Rubash want on to say that he attached his transmitter to a home-built antenna supplied by one of the students. He claims no knowledge of the radio transmitter that was in place when the agents inspected the station on September 27, 2012, because he was absent from the station from late July until September 29, 2012, due to illness. He went on to assert that someone must have replaced the transmitter while he was recuperating and claims that he should not be held responsible for unlawful actions which occurred during his absence. Finally, as an alternative, Rubash claimed that he is unable to pay the original forfeiture and requests a reduction.

But in denying most of Rubash’s requests the FCC said that it affirmed the Notice of Apparent Liability finding that he violated Section 301 of the Communications Act by using equipment without the required Commission authorization.

However based on the financial documents provided by Mr. Rubash, the FCC said it found sufficient basis to reduce the forfeiture to $4,000 and that’s the amount that he has been ordered to pay.

For the Amateur Radio Newsline I’m Don Wilbanks, AE5DW, reporting.

As is usual in these matters, Rubash was given the customary thirty days from the November 21si affirmation of the fine to pay in full or make arrangements with the FCC to pay on an installment plan. If he fails to do one or the other the matter will be turned over to the Department of Justice for enforcement of the forfeiture. (FCC)


The FCC has issued a $15,000 Notice of Apparent Liability for Forfeiture to Carlton Lewis, of Enid, Oklahoma. This for his alleged operation of a Citizens Band radio operator with an external power amplifier in violation of the Commissions Part 95 rules.

Back this past May 14th an agent from the Enforcement Bureau’s Dallas Office T-hunted down a strong signal on 27.1850 MHz which is CB Channel 19. He found it was coming from Lewis’ residence in Enid. The agent observed an antenna mounted on the roof of the home and traced a coaxial cable from the antenna into the residence.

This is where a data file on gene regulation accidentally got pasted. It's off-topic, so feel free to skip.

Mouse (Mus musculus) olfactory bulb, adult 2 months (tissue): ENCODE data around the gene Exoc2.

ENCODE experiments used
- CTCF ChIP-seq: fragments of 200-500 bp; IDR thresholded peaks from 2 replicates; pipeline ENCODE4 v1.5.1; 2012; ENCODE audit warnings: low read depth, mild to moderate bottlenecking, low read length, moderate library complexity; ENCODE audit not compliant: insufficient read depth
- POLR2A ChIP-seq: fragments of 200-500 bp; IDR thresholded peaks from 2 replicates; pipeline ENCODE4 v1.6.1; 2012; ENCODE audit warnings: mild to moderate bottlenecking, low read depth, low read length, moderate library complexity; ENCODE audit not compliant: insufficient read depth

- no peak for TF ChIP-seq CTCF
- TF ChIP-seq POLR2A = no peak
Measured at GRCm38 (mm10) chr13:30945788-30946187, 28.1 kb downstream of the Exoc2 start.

The agent knocked on the door of the residence but no one answered the door for over 30 minutes. A person eventually answered the door and claimed that Mr. Lewis was not at home. However a few minutes later Carlton Lewis appeared and showed the agent his CB transmitter, which was warm to the touch.

The agent observed that no coaxial cables were connected to the CB transmitter but also noted the coaxial cable coming into the residence and traced it to a linear amplifier hidden behind a sofa. The linear amplifier was also warm to the touch. Lewis did not respond when asked whether he had used the linear amplifier.

Now in making its determination to issue the $15,000 proposed fine the FCC notes that prior to its May 14, 2013 inspection Lewis CB station that he had been issued two written warnings from the Dallas Office. Both advised him that using a linear amplifier with his CB transmitter voided his authority to operate. Also that it violated the Communications Act and the FCC’s Part 95 Rules.

The FCC says that the fact that Mr. Lewis operated overpower and used a linear amplifier despite being twice warned in writing that such actions violated the Act and Rules demonstrates a deliberate disregard for the Commission’s requirements and authority. As such a proposed fine of $15,000 is warranted in this case.

Lewis was given the customary 30 days from the November 26th issuance of the Notice of Apparent Liability to pay or to file an appeal. (FCC)


A California company has been dinged $14,000 by the FCC for making and selling unauthorized radio gear. Amateur Radio Newsline’s Bill Pasternak, WA6ITF, has the details:

The FCC has issued a monetary forfeiture in the amount of fourteen thousand dollars to Custom Interface Technologies, a Division of Thornstar Corporation, in Joshua Tree, California. This for willfully and repeatedly violating rules against manufacturing and marketing of unauthorized radio frequency devices in the United States.

Back on November 17, 2011, the Enforcement Bureau’s Los Angeles Office issued a Notice of Apparent Liability for Forfeiture for fourteen thousand dollars to Custom Interface Technologies for manufacturing and marketing uncertified video assist transmitters. In response to the proposed fine Custom Interface Technologies, did not deny the violations, but requested cancellation of the forfeiture based on its inability to pay.

However in affirming the forfeiture amount the FCC says while Custom Interface Technologies did provide the Commission with three years of tax returns and a bank statement to support its claim of an inability to pay, after reviewing of these financial documents that the FCC says that it declines to reduce the forfeiture amount and that the $14,000 fine is warranted.

For the Amateur Radio Newsline, I’m Bill Pasternak, WA6ITF, in Los Angeles.